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December 17, 2018updated 30 Sep 2022 7:15am

Michael Gove says decline of local media ‘one of the sadnesses of my adult lifetime’ as he backs news trade in charity speech

By Charlotte Tobitt

Michael Gove has described the decline of the local and regional media in the UK as “one of the sadnesses of my adult lifetime” and himself as a “journalist gone to the bad” in a speech to industry professionals.

The Environment Secretary, who started his career as a trainee reporter at the Aberdeen Press and Journal in the 1980s, backed his “bedraggled” but “noble” former trade “because the pursuit of journalism is the pursuit of truth and without truth democracy dies in darkness”.

Gove also worked for the Times between 1996 and 2005, when he left to become an MP. He has since returned to the newspaper, between bouts in Government, to write columns and interview US President Donald Trump.

Speaking at the Journalists’ Charity’s Scottish Press Lunch in Glasgow on Friday, Gove said: “I’m a gamekeeper turned poacher. I’m a dog who has become a rather bedraggled lamppost.

“In making the switch from reporting to politics I left a profession that I loved and admired for a complex of reasons.

“But one of the reasons why I love and admire journalism is that politicians, rather like nappies, have to be changed often and generally for the same reason.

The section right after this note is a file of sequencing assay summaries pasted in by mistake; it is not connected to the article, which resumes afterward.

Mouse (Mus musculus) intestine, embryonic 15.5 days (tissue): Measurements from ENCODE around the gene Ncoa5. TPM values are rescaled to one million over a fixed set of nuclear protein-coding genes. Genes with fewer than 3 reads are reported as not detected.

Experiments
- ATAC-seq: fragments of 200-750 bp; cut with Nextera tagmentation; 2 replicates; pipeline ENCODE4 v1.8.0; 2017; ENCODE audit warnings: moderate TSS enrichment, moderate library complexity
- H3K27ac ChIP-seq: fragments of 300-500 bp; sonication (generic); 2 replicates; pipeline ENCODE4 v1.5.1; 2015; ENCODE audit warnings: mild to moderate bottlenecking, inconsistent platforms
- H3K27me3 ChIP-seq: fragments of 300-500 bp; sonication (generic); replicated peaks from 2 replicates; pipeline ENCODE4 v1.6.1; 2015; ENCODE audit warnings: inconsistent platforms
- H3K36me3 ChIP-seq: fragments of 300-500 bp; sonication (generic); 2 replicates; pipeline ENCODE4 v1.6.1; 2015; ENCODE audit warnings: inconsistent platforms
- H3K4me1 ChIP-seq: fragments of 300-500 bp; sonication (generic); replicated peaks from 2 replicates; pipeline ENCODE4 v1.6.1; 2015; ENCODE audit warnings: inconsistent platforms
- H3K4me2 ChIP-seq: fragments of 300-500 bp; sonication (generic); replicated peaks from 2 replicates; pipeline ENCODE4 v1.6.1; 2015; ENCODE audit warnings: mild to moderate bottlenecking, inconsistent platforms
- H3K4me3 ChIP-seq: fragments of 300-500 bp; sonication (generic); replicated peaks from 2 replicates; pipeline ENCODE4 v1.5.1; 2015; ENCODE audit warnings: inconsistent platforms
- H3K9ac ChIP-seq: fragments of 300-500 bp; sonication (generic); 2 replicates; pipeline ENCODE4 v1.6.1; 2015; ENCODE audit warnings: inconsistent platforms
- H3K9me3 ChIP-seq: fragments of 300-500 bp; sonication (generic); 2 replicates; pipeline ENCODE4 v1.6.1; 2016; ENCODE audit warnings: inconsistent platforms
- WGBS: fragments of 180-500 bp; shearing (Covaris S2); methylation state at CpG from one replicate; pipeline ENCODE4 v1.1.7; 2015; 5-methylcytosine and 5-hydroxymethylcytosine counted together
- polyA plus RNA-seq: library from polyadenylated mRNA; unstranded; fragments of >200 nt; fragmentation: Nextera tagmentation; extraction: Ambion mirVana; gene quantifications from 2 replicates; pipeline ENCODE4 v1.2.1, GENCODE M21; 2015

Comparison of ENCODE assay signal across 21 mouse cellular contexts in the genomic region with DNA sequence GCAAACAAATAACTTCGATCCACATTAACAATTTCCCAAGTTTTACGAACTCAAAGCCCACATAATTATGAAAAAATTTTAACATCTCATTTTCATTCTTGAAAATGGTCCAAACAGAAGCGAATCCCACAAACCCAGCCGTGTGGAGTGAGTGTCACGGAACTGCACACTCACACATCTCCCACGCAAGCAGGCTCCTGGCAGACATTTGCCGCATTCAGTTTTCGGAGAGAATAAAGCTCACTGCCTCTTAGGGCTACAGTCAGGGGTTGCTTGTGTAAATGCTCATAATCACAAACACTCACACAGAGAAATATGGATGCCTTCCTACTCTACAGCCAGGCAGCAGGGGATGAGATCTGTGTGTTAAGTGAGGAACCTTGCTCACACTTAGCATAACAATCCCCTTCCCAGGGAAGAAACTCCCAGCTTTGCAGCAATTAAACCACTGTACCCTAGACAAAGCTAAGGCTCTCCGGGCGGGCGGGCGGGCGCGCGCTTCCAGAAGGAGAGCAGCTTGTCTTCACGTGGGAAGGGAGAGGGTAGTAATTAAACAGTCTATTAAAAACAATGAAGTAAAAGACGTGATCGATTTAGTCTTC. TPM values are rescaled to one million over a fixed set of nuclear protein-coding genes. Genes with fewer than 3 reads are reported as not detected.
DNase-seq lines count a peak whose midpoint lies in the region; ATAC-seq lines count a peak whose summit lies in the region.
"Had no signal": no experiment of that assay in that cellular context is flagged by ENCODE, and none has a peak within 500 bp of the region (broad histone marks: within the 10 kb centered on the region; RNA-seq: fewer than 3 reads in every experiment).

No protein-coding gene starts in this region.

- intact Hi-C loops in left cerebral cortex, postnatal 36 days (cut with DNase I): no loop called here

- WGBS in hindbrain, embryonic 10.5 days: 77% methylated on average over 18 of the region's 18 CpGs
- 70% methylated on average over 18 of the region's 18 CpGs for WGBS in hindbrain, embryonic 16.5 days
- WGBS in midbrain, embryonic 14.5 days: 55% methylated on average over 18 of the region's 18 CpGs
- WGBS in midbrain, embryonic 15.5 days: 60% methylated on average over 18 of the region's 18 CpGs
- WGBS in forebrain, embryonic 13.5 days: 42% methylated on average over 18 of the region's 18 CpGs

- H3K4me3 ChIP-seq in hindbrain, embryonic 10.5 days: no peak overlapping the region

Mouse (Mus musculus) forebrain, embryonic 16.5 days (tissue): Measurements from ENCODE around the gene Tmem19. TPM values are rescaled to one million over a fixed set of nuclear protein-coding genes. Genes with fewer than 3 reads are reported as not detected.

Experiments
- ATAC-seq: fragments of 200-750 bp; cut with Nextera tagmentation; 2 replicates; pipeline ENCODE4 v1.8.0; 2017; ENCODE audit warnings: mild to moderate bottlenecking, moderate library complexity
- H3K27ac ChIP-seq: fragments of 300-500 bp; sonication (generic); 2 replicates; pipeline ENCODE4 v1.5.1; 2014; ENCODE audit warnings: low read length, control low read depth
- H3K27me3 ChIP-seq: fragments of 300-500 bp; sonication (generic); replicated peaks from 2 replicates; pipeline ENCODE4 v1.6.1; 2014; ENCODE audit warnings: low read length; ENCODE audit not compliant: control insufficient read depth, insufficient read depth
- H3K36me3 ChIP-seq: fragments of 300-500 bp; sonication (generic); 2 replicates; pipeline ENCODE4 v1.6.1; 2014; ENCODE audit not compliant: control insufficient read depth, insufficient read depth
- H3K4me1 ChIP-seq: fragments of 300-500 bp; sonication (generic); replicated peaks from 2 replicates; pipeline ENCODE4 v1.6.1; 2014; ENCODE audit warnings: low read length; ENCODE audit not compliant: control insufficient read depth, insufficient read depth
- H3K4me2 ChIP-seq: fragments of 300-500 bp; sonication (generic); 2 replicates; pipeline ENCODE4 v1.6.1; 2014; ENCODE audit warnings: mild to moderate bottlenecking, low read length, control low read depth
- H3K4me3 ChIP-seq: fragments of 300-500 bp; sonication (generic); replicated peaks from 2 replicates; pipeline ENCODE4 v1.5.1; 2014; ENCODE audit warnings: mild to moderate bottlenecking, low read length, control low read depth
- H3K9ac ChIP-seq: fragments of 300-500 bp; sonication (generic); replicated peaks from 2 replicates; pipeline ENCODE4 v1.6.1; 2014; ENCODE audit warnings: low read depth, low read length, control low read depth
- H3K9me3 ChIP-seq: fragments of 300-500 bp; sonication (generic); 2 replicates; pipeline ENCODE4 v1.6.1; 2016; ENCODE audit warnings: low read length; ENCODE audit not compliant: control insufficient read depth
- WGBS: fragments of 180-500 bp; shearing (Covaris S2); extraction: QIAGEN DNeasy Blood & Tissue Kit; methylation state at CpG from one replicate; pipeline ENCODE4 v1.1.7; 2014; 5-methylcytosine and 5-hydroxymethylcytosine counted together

“But while politicians are dispensable in a democracy, one thing is indispensable and that is a free press.”

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He added: “One of the sadnesses of my adult lifetime has been the decline of the local and regional media in this country.”

Gove spoke about his former title – “the newspaper in which I cut my teeth” – as being “often caricatured for its provinciality”, picking out two of its most infamous headlines.

He quoted the Press and Journal’s headline on the day World War One broke out as “Giant neap found in Edzell” and on the day the Titanic sank as “North-east man lost at sea” – although three years ago the paper debunked the latter as an apocryphal story.

But he added: “Laugh though we might, The Press and Journal’s closeness to its readers and its communities gives them a voice.

“The fact that those newspapers have been progressively undermined and see their market model eroded by technology, competition and digital invaders is a source of sadness to me.

“You can’t turn back technology and nor should you try. But there’s a responsibility to do all we can to keep local media vital and to ensure that people have a voice.”

Earlier this year the Government launched the Cairncross Review into the sustainability of high-quality journalism in the UK. A consultation period closed in September and a report is expected early next year.

Gove, who is married to Daily Mail columnist Sarah Vine,  also defended the media’s right to be “savage and vicious, partial and biased”, particularly towards politicians.

He said: “Another truly indispensable thing that the media does is to hold power accountable.

“We’ve seen all too many occasions of politicians drunk on arrogance or convinced of their own righteousness and have needed the voice of the media or the investigative power of journalists to bring them back down to earth and to bring our democracy back to health.

“I know sometimes newspapers and commentators can be savage and vicious, partial and biased but so they should be. The only way that our democracy remains healthy is if we have a range of voices contending.

“If we have different newspapers, different TV channels, different sources which you can turn to and be challenged, or to confirm your opinion, in order to ensure that our democracy remains vital.”

Picture: Reuters/Russell Cheyne

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